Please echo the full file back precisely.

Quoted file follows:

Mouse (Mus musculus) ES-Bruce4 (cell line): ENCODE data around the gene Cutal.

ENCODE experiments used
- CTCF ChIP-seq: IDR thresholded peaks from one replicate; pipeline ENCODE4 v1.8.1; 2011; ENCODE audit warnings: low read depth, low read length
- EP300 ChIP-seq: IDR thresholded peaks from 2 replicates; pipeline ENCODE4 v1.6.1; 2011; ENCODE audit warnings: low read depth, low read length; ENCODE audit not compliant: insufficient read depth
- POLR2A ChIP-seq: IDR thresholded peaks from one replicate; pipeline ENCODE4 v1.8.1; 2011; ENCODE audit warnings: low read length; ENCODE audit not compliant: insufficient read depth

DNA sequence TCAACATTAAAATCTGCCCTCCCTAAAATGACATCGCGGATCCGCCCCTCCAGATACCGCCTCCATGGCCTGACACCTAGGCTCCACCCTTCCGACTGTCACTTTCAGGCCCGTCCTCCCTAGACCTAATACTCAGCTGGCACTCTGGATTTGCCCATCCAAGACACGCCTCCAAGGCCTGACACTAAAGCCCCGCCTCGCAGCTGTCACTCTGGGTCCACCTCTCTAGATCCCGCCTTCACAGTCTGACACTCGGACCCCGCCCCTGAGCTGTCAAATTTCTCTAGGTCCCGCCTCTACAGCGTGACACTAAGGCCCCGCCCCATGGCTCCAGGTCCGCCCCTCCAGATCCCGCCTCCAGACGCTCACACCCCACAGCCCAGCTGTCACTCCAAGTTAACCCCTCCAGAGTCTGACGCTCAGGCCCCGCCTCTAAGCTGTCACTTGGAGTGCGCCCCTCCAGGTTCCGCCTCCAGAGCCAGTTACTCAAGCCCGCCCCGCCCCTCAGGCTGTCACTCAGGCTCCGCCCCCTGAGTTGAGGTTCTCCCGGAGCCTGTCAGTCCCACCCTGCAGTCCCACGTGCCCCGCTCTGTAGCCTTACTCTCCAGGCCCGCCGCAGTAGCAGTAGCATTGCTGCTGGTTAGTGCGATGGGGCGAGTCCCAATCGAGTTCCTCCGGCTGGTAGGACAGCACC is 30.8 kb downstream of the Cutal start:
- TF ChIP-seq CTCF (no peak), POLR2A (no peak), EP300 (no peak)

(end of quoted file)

Mouse (Mus musculus) ES-Bruce4 (cell line): ENCODE data around the gene Cutal.

ENCODE experiments used
- CTCF ChIP-seq: IDR thresholded peaks from one replicate; pipeline ENCODE4 v1.8.1; 2011; ENCODE audit warnings: low read depth, low read length
- EP300 ChIP-seq: IDR thresholded peaks from 2 replicates; pipeline ENCODE4 v1.6.1; 2011; ENCODE audit warnings: low read depth, low read length; ENCODE audit not compliant: insufficient read depth
- POLR2A ChIP-seq: IDR thresholded peaks from one replicate; pipeline ENCODE4 v1.8.1; 2011; ENCODE audit warnings: low read length; ENCODE audit not compliant: insufficient read depth

DNA sequence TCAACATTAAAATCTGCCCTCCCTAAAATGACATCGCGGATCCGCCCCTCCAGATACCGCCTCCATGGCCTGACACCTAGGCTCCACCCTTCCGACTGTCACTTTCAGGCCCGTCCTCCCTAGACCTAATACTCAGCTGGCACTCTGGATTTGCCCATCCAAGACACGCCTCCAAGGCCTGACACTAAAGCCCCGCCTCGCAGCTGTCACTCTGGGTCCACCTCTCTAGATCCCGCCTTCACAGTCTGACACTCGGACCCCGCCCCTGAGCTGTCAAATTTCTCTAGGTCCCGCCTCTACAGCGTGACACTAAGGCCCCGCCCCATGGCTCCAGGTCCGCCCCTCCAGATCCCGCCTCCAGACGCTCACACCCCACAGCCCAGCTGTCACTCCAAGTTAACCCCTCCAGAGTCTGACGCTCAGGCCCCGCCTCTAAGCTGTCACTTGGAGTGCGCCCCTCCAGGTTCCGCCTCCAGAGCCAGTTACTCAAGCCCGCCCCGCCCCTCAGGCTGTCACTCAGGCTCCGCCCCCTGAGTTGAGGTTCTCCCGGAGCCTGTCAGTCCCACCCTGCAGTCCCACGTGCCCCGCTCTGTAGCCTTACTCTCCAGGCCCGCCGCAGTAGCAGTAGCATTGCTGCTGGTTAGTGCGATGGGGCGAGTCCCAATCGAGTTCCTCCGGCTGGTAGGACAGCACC is 30.8 kb downstream of the Cutal start:
- TF ChIP-seq CTCF (no peak), POLR2A (no peak), EP300 (no peak)